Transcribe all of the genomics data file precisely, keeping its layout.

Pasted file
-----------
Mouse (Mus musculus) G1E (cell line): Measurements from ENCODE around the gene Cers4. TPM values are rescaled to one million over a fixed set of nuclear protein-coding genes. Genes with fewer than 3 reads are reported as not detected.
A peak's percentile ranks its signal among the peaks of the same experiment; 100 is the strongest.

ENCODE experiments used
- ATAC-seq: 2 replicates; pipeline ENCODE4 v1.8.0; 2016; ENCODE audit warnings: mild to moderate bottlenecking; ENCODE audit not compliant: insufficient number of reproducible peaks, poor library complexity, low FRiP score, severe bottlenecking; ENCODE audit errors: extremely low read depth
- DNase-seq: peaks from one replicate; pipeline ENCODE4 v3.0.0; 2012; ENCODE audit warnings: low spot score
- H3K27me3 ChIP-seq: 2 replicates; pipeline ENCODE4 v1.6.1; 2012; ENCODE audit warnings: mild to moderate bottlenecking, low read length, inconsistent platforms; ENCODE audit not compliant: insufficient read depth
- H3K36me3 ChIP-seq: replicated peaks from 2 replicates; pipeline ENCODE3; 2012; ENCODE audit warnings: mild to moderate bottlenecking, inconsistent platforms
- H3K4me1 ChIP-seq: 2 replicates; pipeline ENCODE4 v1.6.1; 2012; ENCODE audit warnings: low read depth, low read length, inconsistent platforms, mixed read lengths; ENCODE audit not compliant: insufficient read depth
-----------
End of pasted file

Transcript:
Mouse (Mus musculus) G1E (cell line): Measurements from ENCODE around the gene Cers4. TPM values are rescaled to one million over a fixed set of nuclear protein-coding genes. Genes with fewer than 3 reads are reported as not detected.
A peak's percentile ranks its signal among the peaks of the same experiment; 100 is the strongest.

ENCODE experiments used
- ATAC-seq: 2 replicates; pipeline ENCODE4 v1.8.0; 2016; ENCODE audit warnings: mild to moderate bottlenecking; ENCODE audit not compliant: insufficient number of reproducible peaks, poor library complexity, low FRiP score, severe bottlenecking; ENCODE audit errors: extremely low read depth
- DNase-seq: peaks from one replicate; pipeline ENCODE4 v3.0.0; 2012; ENCODE audit warnings: low spot score
- H3K27me3 ChIP-seq: 2 replicates; pipeline ENCODE4 v1.6.1; 2012; ENCODE audit warnings: mild to moderate bottlenecking, low read length, inconsistent platforms; ENCODE audit not compliant: insufficient read depth
- H3K36me3 ChIP-seq: replicated peaks from 2 replicates; pipeline ENCODE3; 2012; ENCODE audit warnings: mild to moderate bottlenecking, inconsistent platforms
- H3K4me1 ChIP-seq: 2 replicates; pipeline ENCODE4 v1.6.1; 2012; ENCODE audit warnings: low read depth, low read length, inconsistent platforms, mixed read lengths; ENCODE audit not compliant: insufficient read depth